Theses Doctoral

Effects of the Mental Health Practitioner's Professional Affiliation, Gender, and Warmth on Client Attitude Change

Alperin, Richard Martin

This study tested the effects of a mental health practitioner's professional affiliation (psychiatry, clinical psychology, and social work), gender, and warmth on clients' perceptions of the professional's expertness and social attractiveness and the relationship between these perceptions and the influence the mental health practitioner has on client attitude change. Using social psychology's literature on attitude change as a frame of reference, the study was based on the premise that social work practice is a process of social influence in which the social worker attempts to influence clients to change their attitudes.

The subjects were 120 randomly selected male inpatients from an alcohol detoxification unit at a private hospital in New York City. They were randomly assigned to one of twelve experimental conditions based on the mental health practitioner's professional affiliation, gender, and the description of the practitioner as a warm or cold person. These experimental conditions were established by biographical sketches describing the mental health professional. The subjects then listened to a ten-minute segment of a simulated psychotherapy session and completed the Counselor Rating Form which measured the subjects' perceptions of the mental health practitioner's expertness and attractiveness, and the Persuasibility Questionnaire, which measured the tape mental health professional's influence on subjects' attitudes.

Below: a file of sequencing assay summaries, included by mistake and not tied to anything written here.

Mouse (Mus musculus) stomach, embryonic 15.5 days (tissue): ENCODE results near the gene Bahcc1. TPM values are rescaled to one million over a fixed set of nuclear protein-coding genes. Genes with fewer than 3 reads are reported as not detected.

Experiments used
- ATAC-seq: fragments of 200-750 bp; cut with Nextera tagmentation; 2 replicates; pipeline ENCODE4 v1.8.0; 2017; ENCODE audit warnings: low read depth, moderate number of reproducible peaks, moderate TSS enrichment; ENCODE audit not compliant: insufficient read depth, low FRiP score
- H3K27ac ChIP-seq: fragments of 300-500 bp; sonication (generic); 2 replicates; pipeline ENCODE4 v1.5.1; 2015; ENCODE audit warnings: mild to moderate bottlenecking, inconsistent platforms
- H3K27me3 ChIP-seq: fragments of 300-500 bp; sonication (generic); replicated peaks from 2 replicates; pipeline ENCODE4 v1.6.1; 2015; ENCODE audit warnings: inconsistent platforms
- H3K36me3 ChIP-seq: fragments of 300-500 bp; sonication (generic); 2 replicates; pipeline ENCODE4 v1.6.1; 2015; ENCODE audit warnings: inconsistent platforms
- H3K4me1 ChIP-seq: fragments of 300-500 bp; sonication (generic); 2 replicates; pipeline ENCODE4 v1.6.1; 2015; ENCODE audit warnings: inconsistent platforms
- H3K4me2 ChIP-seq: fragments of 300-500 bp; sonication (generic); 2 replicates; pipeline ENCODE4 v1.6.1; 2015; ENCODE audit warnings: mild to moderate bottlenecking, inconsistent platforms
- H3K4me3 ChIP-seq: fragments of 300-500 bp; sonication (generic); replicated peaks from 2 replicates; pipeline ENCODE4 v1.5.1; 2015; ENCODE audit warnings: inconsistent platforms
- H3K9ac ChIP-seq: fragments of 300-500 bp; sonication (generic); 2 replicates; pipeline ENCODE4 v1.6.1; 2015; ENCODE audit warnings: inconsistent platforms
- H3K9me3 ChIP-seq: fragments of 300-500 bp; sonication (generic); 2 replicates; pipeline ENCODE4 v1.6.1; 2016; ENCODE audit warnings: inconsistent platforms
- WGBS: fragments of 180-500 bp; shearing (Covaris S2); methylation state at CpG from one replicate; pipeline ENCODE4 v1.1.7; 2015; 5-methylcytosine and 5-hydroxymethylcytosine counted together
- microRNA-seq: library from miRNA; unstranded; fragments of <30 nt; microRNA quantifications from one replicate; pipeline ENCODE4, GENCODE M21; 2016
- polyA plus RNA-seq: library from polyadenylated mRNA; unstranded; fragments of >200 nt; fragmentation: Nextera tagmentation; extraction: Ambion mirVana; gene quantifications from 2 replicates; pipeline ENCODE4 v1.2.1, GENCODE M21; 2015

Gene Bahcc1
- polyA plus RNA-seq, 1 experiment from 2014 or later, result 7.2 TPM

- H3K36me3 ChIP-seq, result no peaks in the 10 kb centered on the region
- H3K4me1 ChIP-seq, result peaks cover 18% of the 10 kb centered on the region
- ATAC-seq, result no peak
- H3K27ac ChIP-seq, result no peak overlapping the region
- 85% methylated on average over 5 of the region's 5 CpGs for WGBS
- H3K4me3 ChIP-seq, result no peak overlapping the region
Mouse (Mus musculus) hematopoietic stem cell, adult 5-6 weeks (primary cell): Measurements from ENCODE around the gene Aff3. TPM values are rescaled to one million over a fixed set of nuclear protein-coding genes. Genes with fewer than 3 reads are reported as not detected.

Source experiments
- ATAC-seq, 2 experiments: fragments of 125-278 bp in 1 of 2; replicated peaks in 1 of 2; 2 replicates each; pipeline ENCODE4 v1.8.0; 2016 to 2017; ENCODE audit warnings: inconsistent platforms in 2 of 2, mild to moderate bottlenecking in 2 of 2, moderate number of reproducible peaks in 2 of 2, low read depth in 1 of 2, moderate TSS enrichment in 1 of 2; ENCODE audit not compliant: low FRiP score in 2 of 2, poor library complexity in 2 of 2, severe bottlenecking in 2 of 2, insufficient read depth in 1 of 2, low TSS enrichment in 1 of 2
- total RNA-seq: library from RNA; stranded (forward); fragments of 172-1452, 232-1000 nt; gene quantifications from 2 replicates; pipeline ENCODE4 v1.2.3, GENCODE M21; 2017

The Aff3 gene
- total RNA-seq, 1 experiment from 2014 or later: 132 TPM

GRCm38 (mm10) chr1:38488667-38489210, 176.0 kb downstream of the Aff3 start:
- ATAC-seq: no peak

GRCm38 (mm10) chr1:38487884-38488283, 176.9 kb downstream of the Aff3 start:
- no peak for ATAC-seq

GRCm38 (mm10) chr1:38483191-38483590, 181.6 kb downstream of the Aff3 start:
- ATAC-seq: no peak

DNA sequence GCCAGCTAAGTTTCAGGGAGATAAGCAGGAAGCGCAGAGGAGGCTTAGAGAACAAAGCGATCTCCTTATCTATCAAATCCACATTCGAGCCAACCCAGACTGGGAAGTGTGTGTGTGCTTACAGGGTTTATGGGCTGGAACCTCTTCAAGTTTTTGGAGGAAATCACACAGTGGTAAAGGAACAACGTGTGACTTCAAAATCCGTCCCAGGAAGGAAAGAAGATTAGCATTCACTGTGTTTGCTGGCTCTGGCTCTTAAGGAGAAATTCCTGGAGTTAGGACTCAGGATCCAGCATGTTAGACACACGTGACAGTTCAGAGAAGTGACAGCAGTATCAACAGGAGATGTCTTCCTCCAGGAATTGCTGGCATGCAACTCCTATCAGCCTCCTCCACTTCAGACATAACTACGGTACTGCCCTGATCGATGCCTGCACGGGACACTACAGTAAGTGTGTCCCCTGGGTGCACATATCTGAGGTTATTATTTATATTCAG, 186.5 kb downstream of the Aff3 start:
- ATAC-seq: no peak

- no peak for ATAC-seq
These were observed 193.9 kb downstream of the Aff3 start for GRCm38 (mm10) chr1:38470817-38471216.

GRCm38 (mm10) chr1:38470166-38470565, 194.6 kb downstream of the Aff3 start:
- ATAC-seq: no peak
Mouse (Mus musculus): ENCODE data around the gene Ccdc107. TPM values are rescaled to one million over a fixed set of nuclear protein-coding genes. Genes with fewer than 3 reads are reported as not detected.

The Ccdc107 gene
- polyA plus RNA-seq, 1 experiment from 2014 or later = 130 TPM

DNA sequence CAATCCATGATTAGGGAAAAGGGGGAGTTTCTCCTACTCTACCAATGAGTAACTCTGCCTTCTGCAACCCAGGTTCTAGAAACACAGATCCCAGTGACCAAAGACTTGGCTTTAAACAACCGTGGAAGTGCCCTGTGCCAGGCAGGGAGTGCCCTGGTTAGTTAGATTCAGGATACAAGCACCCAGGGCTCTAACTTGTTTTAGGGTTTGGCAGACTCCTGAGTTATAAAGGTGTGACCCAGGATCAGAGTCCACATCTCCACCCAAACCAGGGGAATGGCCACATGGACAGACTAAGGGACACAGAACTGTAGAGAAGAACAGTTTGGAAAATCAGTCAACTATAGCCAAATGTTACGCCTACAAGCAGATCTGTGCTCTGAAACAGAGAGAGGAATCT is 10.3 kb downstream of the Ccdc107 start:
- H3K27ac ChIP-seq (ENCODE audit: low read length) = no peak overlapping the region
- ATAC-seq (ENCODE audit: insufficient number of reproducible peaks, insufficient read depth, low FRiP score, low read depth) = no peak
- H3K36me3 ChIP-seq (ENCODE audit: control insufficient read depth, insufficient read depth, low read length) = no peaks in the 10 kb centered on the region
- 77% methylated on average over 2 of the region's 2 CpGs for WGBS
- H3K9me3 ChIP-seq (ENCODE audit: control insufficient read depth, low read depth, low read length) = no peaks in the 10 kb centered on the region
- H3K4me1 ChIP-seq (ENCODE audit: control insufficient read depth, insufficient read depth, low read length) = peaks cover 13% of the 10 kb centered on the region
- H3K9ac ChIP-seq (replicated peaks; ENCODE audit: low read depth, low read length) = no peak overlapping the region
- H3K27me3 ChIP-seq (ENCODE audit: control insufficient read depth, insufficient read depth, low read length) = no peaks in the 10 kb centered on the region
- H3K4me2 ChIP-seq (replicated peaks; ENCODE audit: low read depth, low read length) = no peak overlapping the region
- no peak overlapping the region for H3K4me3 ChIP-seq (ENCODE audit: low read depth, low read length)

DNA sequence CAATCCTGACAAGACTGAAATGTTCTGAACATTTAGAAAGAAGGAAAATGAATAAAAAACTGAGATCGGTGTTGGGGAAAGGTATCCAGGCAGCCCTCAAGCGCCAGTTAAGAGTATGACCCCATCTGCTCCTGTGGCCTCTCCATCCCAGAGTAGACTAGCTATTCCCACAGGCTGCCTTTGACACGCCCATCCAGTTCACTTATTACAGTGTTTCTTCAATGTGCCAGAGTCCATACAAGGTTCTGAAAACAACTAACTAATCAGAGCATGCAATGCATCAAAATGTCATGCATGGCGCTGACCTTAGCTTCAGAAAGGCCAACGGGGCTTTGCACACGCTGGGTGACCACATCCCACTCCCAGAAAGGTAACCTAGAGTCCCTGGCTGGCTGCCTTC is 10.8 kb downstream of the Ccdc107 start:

The results indicated that the practitioners from all three professions were perceived to be equally expert and attractive as were the male and female practitioners in both psychiatry and psychology. Although male and female social workers were perceived to be equally attractive, the male social workers were perceived to be significantly more expert than their female counterparts. When the psychiatrists and psychologists were described as warm they were perceived to be significantly more expert and attractive than when they were described as cold. However, the description of the social worker as warm had no differential effect on the subjects' perceptions. This resulted from the subjects' failure to see the social workers as cold, even when they were so described.

The overall findings of this study indicated that the more expert and attractive mental health professionals were perceived to be, the more influence they had in changing the subjects' attitudes. This held true for all subgroups except social workers and male mental health professionals.


More About This Work

Academic Units
Social Work
Thesis Advisors
Whiteman, Martin
Ph.D., Columbia University
Published Here
May 1, 2015